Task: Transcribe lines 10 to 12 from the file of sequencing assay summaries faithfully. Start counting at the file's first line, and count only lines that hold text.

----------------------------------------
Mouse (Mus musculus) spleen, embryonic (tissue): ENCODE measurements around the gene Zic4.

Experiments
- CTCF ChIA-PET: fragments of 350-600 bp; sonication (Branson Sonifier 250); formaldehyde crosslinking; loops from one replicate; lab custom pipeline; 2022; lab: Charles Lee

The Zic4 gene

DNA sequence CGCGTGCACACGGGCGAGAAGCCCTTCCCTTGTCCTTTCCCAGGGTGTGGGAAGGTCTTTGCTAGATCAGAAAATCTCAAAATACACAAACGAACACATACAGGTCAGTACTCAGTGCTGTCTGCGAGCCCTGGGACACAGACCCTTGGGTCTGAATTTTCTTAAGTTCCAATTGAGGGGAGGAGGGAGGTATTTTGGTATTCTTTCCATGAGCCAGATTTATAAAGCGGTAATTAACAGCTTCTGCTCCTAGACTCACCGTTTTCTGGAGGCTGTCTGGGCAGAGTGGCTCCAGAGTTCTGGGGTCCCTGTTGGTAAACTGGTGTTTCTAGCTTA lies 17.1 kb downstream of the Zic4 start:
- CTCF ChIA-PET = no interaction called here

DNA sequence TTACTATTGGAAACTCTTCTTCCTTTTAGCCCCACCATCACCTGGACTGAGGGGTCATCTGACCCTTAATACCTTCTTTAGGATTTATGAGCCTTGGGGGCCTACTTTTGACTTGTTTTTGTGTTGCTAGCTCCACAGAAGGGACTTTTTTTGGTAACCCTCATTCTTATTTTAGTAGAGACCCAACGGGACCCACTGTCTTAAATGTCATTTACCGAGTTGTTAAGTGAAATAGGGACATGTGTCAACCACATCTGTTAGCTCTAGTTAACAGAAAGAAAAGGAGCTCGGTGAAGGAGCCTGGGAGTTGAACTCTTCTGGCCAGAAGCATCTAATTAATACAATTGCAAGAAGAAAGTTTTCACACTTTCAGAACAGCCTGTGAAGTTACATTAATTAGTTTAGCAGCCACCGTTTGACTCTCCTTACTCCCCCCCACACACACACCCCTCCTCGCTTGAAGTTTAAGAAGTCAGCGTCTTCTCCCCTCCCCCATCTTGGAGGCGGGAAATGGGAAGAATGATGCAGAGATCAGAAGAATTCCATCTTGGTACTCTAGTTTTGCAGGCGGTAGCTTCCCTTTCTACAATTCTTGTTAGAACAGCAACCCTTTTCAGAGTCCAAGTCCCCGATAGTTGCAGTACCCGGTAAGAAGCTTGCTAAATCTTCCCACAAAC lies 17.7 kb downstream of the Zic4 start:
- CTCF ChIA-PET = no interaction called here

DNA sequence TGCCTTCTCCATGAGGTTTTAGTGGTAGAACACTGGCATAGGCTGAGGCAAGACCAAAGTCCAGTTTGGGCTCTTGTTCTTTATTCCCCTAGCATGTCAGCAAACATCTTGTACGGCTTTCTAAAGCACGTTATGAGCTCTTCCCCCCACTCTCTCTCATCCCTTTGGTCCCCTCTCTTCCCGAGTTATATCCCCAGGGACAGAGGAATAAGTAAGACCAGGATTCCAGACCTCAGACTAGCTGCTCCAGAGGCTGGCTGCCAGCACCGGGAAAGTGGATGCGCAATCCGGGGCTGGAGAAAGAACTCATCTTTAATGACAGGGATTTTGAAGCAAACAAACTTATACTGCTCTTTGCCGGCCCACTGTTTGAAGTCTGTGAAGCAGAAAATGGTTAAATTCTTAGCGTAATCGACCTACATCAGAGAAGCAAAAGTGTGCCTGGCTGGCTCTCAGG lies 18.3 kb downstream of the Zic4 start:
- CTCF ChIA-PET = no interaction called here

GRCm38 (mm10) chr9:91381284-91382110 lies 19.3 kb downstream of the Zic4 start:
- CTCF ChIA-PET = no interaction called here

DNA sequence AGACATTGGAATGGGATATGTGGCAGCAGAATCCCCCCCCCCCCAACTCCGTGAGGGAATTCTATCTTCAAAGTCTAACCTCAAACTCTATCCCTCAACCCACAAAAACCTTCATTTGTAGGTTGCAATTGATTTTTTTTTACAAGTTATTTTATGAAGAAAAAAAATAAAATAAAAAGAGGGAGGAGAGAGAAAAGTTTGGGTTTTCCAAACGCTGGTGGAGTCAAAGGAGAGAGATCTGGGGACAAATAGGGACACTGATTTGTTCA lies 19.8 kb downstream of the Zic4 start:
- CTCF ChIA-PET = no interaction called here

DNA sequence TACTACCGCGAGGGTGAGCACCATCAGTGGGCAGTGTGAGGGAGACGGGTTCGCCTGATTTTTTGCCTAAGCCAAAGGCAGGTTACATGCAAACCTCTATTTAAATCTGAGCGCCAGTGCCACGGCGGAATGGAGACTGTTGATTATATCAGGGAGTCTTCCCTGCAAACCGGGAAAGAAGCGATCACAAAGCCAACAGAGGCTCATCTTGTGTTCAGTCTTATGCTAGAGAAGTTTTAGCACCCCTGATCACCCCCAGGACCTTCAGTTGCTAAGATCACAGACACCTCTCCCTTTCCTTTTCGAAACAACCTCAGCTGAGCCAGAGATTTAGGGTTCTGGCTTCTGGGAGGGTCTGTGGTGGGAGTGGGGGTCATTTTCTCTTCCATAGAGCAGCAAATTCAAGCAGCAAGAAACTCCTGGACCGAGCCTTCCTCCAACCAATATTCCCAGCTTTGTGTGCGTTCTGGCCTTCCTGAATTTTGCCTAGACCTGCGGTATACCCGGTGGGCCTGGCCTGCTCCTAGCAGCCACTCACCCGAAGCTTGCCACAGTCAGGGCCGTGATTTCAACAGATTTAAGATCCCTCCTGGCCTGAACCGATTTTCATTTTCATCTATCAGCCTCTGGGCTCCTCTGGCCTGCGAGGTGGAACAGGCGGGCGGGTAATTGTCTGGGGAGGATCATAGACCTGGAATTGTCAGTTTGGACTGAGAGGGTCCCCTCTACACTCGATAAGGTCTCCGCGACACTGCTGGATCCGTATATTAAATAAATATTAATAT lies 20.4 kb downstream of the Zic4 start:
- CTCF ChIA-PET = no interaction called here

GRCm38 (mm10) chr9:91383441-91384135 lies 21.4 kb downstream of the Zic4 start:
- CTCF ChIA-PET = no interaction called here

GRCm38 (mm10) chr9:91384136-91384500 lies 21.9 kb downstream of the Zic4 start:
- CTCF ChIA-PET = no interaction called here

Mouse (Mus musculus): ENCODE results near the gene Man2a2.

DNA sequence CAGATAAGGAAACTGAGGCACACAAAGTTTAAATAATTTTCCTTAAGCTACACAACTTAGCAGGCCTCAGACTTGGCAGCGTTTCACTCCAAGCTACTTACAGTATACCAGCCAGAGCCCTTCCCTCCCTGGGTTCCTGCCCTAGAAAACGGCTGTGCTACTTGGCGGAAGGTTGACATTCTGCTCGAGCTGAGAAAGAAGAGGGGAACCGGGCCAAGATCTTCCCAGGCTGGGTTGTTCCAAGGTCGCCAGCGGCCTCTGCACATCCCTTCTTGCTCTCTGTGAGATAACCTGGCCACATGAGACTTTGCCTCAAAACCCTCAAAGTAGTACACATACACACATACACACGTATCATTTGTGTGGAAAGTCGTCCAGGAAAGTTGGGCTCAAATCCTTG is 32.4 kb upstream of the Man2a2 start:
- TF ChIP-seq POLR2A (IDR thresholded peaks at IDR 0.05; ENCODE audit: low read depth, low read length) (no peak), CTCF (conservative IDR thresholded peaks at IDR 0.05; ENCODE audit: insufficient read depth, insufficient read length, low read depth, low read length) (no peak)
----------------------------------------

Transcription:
- CTCF ChIA-PET = no interaction called here

GRCm38 (mm10) chr9:91381284-91382110 lies 19.3 kb downstream of the Zic4 start:
- CTCF ChIA-PET = no interaction called here